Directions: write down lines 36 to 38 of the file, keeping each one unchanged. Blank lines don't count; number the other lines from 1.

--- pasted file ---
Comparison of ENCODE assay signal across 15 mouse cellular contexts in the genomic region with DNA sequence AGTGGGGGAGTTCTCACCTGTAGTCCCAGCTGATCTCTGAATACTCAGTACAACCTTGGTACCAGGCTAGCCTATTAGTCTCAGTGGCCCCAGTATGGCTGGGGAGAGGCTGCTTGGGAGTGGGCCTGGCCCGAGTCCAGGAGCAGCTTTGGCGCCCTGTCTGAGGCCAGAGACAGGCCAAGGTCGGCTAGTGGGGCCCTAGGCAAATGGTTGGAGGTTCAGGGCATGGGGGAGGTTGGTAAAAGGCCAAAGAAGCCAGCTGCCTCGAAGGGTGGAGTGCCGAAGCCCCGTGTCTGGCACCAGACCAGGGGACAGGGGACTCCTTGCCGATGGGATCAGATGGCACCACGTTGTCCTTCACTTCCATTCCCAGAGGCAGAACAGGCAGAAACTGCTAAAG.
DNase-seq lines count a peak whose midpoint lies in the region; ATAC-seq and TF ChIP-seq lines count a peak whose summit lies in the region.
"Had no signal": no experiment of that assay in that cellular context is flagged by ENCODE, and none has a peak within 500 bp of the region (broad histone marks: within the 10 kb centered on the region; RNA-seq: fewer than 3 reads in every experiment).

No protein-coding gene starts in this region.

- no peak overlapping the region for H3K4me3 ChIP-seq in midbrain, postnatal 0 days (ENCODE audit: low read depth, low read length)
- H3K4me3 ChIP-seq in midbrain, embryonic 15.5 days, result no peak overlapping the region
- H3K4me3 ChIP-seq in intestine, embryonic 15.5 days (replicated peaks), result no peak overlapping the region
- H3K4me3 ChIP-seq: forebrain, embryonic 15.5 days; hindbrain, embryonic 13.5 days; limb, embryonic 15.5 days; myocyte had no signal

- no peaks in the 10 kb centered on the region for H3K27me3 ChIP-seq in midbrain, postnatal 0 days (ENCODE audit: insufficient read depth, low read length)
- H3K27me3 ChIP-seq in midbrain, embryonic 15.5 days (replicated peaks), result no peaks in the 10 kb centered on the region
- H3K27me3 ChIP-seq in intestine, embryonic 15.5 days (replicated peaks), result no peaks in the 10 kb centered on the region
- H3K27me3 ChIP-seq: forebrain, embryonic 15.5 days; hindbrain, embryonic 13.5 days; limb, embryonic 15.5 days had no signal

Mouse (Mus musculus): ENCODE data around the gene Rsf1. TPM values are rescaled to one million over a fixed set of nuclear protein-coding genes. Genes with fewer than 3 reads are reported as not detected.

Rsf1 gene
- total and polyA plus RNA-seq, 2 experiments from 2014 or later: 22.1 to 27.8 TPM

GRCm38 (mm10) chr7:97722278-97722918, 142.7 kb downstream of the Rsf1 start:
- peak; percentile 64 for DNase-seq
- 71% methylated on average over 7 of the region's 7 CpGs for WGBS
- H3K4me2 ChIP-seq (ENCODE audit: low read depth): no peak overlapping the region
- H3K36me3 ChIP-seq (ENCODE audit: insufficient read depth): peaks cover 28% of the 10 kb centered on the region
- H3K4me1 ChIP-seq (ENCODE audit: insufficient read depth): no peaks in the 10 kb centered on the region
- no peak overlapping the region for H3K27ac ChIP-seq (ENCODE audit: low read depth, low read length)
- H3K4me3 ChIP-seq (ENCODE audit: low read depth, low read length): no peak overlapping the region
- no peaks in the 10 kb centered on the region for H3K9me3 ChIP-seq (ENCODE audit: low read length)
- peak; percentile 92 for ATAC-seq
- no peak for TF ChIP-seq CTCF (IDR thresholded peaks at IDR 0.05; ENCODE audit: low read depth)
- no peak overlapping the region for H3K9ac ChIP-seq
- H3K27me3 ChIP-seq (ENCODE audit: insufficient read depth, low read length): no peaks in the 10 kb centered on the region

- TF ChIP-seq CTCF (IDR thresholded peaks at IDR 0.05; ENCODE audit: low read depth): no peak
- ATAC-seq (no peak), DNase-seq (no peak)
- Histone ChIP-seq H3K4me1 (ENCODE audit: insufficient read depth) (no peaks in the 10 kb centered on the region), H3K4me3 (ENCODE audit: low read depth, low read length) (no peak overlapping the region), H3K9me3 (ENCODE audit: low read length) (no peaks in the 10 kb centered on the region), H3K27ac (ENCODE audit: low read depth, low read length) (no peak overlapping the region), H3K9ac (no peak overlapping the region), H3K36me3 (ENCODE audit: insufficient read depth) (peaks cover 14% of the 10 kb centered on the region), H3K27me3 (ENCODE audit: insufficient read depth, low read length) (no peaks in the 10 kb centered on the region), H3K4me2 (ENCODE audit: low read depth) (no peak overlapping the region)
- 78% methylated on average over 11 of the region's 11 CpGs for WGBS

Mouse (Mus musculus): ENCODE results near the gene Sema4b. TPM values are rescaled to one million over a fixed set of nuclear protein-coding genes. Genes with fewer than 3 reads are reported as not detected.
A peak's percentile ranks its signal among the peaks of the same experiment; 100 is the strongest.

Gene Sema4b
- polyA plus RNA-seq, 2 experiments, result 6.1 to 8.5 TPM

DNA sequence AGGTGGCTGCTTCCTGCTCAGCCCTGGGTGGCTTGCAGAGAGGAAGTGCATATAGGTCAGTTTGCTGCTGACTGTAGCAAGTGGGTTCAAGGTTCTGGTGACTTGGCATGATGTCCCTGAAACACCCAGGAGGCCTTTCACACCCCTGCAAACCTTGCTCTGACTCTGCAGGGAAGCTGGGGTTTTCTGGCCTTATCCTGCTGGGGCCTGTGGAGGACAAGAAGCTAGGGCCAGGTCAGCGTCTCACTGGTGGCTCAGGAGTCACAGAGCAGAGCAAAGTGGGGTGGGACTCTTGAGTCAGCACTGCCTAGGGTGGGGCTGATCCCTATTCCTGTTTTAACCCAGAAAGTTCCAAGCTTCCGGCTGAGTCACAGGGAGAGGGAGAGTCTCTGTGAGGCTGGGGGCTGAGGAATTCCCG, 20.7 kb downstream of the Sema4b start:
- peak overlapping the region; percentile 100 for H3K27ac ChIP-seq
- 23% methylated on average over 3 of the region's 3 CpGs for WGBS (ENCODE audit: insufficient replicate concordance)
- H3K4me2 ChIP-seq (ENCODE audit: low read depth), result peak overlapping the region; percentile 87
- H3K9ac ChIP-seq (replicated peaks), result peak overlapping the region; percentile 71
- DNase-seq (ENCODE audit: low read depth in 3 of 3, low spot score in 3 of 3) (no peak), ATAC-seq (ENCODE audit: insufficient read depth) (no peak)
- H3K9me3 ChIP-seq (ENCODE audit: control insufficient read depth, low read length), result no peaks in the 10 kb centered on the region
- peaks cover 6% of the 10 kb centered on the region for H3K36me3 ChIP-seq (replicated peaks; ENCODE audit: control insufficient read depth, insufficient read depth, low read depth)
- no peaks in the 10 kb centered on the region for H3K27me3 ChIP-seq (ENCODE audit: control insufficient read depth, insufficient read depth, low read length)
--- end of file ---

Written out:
- polyA plus RNA-seq, 2 experiments, result 6.1 to 8.5 TPM

DNA sequence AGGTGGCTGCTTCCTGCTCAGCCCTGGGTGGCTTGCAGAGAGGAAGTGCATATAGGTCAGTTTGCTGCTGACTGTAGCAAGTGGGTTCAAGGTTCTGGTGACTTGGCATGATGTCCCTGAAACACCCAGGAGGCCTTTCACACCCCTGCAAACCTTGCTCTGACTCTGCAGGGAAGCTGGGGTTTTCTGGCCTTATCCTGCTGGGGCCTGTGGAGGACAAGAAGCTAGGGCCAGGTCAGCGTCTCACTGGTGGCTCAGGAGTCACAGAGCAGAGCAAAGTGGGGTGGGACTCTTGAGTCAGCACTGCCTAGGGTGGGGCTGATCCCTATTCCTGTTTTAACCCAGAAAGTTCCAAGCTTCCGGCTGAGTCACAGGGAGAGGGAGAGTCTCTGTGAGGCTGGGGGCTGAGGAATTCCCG, 20.7 kb downstream of the Sema4b start:
- peak overlapping the region; percentile 100 for H3K27ac ChIP-seq